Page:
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Editorial Relatives of the dead must be at the heart of Britain’s Covid inquiry

CORE participant status for families of Britain’s Covid dead would put the focus of the public inquiry into the government’s handling of the pandemic where it needs to be — on the victims.

Ministers excuse the delay in holding the inquiry on the grounds that those we need to give evidence currently have their hands full battling the pandemic.

But the cost of waiting is not just the risk that the eventual process will be divorced from news agendas and its findings easier to sweep under the carpet — the fate of investigations from Lord Chilcot’s Iraq war inquiry to the ongoing probe into the Grenfell Tower fire, whose truly shocking revelations have yet to prompt serious reform or even much in the way of parliamentary debate.

By ducking scrutiny of its record while Covid continues to spread, the government can get away with repeating decisions that cost lives the first time round.

John’s Campaign, the Relatives and Residents Association and the Covid-19 Bereaved Families for Justice groups’ call for a recognised role should make it harder for ministers to brush aside the terrible truth, highlighted by medical professionals, trade unions, zero-Covid campaigners and this newspaper long before hitting the headlines when voiced by former Tory strategist Dominic Cummings: “Tens of thousands died who didn’t need to die.”

This is the most significant fact when it comes to assessing the impact of coronavirus on Britain.

Our staggering death toll — over 155,000 — remains among the highest in the world.

The catastrophic approaches of governments like those of Brazil and Colombia might have produced even grimmer mortality statistics; the continued rampage of the virus through India and Africa when deaths in the West are now far lower, because of the vaccine rollouts, might give the illusion that Britain is no longer one of the world’s disaster stories. 

Some opponents of a zero-Covid strategy (the term for a co-ordinated approach aimed at suppressing virus transmission rather than managing it) even point to new outbreaks in some countries that have adopted it, such as Australia or China, as evidence that it hasn’t worked — though these outbreaks remain minor.

So we should be clear: countries that adopted a zero-Covid strategy have a far better record of protecting their peoples from the virus than countries that did not, while also suffering significantly less economic disruption.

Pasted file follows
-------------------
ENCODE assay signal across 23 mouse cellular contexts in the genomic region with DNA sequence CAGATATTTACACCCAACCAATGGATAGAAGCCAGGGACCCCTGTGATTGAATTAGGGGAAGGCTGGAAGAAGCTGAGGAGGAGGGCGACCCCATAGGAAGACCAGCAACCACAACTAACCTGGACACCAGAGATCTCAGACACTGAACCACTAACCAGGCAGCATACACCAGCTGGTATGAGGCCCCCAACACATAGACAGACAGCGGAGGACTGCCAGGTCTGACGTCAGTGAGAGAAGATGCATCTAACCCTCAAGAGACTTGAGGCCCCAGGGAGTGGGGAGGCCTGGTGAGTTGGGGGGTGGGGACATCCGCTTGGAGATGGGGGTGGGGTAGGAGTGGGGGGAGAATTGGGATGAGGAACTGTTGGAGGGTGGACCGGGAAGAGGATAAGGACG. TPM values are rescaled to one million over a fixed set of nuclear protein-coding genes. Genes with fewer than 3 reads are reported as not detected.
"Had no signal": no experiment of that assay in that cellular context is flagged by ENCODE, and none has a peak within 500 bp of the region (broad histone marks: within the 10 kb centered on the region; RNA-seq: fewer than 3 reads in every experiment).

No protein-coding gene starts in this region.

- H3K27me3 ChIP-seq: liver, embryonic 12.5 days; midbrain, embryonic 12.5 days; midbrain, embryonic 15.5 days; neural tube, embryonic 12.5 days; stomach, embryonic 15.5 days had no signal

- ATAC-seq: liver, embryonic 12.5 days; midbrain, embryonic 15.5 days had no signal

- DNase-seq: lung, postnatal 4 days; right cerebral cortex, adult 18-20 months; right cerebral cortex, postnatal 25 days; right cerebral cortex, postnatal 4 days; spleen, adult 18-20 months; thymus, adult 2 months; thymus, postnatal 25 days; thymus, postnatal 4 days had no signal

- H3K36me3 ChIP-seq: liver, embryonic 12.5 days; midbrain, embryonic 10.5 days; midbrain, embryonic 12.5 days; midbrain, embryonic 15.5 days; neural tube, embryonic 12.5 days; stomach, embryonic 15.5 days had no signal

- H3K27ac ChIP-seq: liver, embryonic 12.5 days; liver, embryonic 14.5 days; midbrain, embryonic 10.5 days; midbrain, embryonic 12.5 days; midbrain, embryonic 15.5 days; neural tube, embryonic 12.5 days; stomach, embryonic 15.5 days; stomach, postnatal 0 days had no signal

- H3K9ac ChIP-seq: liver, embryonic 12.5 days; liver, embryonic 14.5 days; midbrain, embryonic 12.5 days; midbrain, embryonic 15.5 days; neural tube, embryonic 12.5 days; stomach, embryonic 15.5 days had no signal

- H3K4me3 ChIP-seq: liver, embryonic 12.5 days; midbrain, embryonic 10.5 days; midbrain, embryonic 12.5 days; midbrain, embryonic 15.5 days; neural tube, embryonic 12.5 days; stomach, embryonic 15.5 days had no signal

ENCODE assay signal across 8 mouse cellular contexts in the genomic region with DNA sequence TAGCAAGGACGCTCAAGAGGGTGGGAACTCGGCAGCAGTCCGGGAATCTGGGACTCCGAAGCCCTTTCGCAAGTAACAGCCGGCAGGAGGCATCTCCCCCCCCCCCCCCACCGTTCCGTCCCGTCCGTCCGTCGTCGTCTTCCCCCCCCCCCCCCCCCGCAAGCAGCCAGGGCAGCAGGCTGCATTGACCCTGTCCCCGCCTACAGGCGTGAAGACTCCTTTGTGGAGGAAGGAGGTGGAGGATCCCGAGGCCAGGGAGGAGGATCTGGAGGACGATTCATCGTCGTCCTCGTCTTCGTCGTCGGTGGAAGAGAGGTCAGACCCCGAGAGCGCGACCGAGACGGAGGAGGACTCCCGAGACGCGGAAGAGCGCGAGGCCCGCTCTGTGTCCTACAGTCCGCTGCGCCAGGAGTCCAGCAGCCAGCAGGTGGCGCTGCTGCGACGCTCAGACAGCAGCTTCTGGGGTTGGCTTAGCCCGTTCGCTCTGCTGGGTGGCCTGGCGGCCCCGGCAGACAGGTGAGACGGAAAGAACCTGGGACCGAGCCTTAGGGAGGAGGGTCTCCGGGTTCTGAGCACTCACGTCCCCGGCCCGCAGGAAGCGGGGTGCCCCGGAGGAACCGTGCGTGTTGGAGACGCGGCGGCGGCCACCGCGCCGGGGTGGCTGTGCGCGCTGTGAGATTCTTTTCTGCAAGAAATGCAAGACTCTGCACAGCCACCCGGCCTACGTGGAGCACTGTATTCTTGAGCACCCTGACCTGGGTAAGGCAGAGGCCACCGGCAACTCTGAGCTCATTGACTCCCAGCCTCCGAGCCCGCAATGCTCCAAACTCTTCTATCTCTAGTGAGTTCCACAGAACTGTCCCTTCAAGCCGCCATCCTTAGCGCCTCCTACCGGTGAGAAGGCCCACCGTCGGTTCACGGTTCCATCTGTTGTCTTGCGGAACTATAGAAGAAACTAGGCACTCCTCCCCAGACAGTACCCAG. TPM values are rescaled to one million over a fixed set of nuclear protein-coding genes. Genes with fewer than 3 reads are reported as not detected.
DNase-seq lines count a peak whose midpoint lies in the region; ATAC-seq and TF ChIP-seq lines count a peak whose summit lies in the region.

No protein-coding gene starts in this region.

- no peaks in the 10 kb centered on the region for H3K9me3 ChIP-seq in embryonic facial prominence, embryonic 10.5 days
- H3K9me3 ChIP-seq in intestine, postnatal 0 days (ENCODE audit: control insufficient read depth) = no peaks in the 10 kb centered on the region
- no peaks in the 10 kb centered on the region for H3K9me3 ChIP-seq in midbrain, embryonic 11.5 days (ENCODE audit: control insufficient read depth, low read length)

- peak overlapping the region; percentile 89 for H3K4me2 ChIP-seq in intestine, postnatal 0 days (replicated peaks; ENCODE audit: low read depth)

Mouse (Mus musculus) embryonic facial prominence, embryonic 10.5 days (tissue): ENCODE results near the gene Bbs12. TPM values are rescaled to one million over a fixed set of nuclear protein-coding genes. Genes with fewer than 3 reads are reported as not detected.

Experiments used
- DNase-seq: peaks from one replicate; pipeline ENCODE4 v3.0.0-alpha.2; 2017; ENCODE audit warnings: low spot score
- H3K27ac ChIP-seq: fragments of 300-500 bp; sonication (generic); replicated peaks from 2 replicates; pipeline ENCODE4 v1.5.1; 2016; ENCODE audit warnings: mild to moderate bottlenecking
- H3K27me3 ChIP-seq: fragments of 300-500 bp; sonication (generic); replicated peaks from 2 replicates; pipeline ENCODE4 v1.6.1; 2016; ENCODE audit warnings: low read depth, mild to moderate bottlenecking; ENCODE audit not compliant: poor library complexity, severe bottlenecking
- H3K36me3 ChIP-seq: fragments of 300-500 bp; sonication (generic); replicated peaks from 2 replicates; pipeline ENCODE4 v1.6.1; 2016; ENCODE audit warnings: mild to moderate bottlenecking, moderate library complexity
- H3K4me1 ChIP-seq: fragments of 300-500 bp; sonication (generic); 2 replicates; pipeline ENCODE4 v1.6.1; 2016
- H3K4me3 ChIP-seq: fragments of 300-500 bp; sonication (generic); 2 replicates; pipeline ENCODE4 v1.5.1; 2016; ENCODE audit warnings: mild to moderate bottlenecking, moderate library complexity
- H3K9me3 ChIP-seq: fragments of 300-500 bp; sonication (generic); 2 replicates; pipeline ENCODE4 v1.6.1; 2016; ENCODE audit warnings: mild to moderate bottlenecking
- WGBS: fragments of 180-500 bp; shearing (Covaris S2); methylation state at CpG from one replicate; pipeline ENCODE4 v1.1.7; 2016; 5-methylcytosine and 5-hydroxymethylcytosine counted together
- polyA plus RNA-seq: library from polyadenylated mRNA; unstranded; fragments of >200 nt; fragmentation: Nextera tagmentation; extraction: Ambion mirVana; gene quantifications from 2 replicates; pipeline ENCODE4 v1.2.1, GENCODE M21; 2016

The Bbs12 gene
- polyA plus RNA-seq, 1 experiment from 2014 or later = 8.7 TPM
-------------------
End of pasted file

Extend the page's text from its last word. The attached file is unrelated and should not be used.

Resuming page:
According to the statista website’s daily updated totals Britain’s Covid death toll stands at 1,938 per million, at the higher end of the range for rich Western countries (Italy’s figure is 2,124, the US’s 1,863, France’s 1,635).

Countries that made a real effort to eliminate the virus include Thailand (76 deaths per million), Australia (37), New Zealand (five), China (3.5). 

The extraordinary diversity of these countries gives the lie to the idea that a suppression strategy would only work under particular political, social or geographical conditions that Britain lacks.

Yet there are deep-rooted reasons, beyond the undoubted callousness, corruption and incompetence of the British government, why coronavirus claimed so many lives in Britain.

Our broken, privatised care home system, reliant on insecure labour, is one: in 2020 contracted-out care workers were shunted from home to home, unwittingly spreading the virus to those most at risk from it.

The extreme weakness of workers’ rights is another, with workers lacking sick pay unable to afford to isolate. 

The chronic underfunding and understaffing of the NHS is a third. The dependence of the state on outsourcing core public health functions to businesses whose expertise is limited to securing contracts is a fourth.

Learning the lessons means overhauling a rotten political and economic order that is directly responsible for deaths on a massive scale.

It will not happen unless those who have lost the most are given a voice. Relatives of the victims must have core participant status in the public inquiry.

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